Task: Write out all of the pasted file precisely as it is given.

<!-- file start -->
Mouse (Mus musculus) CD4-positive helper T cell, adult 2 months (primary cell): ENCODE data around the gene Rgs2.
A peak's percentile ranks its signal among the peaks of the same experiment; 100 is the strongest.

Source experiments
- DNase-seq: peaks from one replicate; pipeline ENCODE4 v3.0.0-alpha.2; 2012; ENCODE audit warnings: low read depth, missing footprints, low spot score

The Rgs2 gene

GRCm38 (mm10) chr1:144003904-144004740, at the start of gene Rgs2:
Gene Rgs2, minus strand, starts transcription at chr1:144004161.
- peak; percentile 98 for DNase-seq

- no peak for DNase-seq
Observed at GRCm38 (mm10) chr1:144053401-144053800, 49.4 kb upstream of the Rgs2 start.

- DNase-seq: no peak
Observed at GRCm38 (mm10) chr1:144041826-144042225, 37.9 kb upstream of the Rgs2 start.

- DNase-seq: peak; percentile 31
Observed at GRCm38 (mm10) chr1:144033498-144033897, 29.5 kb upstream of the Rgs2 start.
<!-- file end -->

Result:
Mouse (Mus musculus) CD4-positive helper T cell, adult 2 months (primary cell): ENCODE data around the gene Rgs2.
A peak's percentile ranks its signal among the peaks of the same experiment; 100 is the strongest.

Source experiments
- DNase-seq: peaks from one replicate; pipeline ENCODE4 v3.0.0-alpha.2; 2012; ENCODE audit warnings: low read depth, missing footprints, low spot score

The Rgs2 gene

GRCm38 (mm10) chr1:144003904-144004740, at the start of gene Rgs2:
Gene Rgs2, minus strand, starts transcription at chr1:144004161.
- peak; percentile 98 for DNase-seq

- no peak for DNase-seq
Observed at GRCm38 (mm10) chr1:144053401-144053800, 49.4 kb upstream of the Rgs2 start.

- DNase-seq: no peak
Observed at GRCm38 (mm10) chr1:144041826-144042225, 37.9 kb upstream of the Rgs2 start.

- DNase-seq: peak; percentile 31
Observed at GRCm38 (mm10) chr1:144033498-144033897, 29.5 kb upstream of the Rgs2 start.